Deli number two: Fiore’s “House of Quality,” “A Hoboken Tradition since 1913,” on Adams Street, one of the aforementioned residential byways. Fiore’s doesn’t bother with decorations. There are glass cases stocked with meats, a case of rolls and sfilatini, and an open kitchen where old men in aprons lounge, fat, and venture forth to take an order when their legs feel restless. On Saturdays, the special is roast beef with brown gravy and fresh mozzarella. Customers pick their bread, hand it to the cook, and spit a sandwich order. For me, it has to be the special, which turns out a thick wad of rare beef on top of mutz. The cook, a jellied pig’s foot of man, gristled, cuts a braid of mutz, his touch so tender I want to hold my breath. He brings the bread to the gravy, dredges it, and I can see, from ten yards away, the almost black viscous liquid dripping off, the bread so soaked it can’t absorb any more. We sneak into the courtyard of an apartment complex, settle on a bench, and unwrap the sandwich. Gravy drips down my leg like lemonade or blood. I don’t care, though, because I can smell the sandwich, something indescribable and wonderful. The first bite blacks-out all background thought. Language cannot form around the object, cannot mold its crevices and model its folds, cannot reproduce its form in bronze, immortal except for the salty wash of the rusty sea. At the time, I realized how extraordinary the sandwich was, but only now, back in my apartment, do I understand that I will never taste a roast beef sandwich so fucking delicious.
Around and around Hoboken. Harrison Jackson Monroe Madison Jefferson Adams Grand Clinton Willow Park Garden Hudson and Sinatra Drive. I saw the sign for Antique Bakery a block away and bought a round of tomato-topped focaccia. “It’ll fatten you two up,” a Hoboken man—and that means something, descriptively, means that he’s thick in the waist and shoulders, has a gruff sun blunted smile and a spiny stubble—says, and “The best bread, ever!” and “take that focaccia, slice it in half, put some mortadella in there, now that’s a sandwich.” The little pie, two dollars worth, is heavy and golden with grease. Eating in Hoboken is sufficient to anchor you to the place. After a meal, you become denser than fluid of architectural and social space. Another step seems impossible.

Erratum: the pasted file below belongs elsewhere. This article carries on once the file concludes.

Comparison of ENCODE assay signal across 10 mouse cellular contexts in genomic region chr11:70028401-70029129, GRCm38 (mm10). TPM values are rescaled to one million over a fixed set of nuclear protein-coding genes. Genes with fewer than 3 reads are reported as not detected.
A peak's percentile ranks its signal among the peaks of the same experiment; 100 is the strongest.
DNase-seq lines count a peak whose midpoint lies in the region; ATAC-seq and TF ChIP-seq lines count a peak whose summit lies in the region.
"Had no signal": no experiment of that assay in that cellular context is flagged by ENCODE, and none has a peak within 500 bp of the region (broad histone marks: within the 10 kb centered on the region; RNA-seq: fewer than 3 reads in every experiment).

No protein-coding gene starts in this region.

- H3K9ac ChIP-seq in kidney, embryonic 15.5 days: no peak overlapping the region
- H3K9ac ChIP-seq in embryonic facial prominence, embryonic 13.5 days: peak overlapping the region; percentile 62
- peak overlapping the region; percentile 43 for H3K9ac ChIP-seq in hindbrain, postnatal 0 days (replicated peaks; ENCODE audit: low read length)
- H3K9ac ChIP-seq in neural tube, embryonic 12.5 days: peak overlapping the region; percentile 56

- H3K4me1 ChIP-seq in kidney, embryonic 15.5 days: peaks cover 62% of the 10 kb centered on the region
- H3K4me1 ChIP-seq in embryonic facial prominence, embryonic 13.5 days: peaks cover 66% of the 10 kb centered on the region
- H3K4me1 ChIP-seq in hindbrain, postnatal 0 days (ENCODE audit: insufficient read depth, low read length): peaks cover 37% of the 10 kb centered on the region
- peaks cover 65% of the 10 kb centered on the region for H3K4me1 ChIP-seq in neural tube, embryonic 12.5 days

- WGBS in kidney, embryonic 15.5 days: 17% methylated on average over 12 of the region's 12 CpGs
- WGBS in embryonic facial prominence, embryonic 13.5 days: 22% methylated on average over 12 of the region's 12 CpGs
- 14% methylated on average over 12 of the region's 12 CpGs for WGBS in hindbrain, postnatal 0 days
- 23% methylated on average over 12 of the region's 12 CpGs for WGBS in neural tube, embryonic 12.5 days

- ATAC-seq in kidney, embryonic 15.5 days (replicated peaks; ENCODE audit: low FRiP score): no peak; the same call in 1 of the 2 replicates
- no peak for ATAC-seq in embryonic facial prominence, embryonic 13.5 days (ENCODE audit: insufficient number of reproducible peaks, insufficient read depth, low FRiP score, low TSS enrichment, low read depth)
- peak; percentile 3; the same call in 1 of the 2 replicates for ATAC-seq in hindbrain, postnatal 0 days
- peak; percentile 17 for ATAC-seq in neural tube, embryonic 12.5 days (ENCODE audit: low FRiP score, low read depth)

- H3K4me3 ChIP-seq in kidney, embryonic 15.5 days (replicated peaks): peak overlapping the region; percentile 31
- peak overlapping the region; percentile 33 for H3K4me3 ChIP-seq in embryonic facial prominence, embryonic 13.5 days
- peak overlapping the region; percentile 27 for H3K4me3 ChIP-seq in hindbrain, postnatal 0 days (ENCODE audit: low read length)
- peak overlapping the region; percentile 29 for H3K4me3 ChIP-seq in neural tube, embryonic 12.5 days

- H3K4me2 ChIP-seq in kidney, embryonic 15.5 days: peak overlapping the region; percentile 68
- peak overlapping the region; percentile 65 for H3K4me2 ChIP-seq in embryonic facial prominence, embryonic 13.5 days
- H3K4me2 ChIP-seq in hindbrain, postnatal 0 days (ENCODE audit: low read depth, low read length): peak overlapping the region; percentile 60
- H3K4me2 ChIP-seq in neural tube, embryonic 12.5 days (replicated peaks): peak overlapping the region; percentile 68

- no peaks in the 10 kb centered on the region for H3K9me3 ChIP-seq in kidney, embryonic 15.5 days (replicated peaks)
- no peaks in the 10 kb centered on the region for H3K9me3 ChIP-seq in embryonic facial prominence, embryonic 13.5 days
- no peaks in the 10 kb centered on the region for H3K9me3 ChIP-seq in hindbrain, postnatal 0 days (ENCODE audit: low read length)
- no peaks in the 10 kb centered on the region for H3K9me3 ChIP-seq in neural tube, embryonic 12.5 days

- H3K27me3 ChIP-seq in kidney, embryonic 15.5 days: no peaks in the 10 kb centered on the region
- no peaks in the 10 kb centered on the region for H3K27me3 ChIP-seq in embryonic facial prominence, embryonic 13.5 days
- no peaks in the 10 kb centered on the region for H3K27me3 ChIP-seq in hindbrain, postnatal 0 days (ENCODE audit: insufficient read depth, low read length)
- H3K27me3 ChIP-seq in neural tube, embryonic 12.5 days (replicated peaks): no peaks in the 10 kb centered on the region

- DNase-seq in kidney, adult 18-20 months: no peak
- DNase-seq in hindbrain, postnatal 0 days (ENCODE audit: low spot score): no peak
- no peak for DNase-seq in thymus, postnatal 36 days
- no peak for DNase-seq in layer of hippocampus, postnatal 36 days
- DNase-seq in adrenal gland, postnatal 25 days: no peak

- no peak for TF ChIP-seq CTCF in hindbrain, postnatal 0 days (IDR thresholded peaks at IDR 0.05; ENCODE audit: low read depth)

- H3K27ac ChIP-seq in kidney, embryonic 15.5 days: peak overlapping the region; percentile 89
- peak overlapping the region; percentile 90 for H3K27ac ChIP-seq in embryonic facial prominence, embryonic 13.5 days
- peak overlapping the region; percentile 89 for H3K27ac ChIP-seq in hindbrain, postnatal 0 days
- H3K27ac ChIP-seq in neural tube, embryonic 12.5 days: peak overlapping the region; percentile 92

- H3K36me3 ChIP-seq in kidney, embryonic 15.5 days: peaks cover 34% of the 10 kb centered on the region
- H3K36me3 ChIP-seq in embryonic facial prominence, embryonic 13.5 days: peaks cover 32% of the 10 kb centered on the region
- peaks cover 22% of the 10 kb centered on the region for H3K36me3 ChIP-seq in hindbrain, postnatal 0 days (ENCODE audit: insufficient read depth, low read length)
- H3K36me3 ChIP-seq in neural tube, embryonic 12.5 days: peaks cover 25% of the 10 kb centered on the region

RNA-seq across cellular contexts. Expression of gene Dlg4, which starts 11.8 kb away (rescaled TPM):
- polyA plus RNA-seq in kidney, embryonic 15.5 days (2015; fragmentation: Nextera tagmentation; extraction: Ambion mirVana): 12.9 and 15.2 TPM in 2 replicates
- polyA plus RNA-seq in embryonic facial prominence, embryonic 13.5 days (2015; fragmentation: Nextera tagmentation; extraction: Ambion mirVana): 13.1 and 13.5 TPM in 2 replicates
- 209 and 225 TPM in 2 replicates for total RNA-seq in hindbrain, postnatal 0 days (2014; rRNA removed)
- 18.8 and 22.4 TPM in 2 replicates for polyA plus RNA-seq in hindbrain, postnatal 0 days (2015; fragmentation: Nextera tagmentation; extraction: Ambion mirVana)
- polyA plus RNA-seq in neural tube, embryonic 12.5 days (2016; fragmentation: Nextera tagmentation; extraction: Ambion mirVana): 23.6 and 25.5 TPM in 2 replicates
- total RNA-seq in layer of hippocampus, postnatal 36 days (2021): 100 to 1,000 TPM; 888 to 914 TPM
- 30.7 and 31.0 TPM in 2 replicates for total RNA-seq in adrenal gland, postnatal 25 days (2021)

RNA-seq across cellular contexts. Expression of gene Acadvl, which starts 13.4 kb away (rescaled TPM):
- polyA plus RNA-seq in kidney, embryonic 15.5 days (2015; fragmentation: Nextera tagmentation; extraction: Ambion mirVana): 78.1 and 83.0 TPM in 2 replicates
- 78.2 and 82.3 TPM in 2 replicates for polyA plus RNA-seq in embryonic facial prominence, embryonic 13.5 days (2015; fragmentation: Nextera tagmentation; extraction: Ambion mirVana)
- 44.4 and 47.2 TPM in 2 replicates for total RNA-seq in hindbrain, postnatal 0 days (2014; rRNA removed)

Yet, we managed to follow Sinatra Drive along the Hudson. Two men and two boys worked the dock, fishing with fishy scraps for bait. We sat among them and wondered at the Manhattan skyline. We climbed up to Stevens Institute of Technology and found two chairs next to a dormitory fire escape. The skyline cannot be avoided, sings to me from beyond the river, begs to be watched like Lily in The House of Mirth. She refreshes my sight. As a spectator, I have always enjoyed her.
The nature of these notes is incomplete. I could write for hours and fail to adequately capture a single glisten of light on the axle of a skateboard I spotted on the boardwalk. My relative failure acknowledged, however, it is worth remembering the scent of Cuban coffee after dinner in La Isla. The restaurant reminds me of the Cuban cafés I have never visited with their dark vinyl stools and espresso machines humming like giant waterbugs in the darkness. The Chinese drink soup on hot nights to sweat and feel cool. But it was not the surety of heat outside the restaurant that suggested cafe con leche. In my incoherent and torpid stomach, the moro and tostones and camarones al ajillo asked for companionship, a scalding sip of coffee to weather the return. I could not resist and was happy I suffered and felt too full.
It is unfortunate that the PATH train back to Manhattan does not arch above the water like the spine of the B crossing the bridge. I would like to look and thank the boredom I have left behind.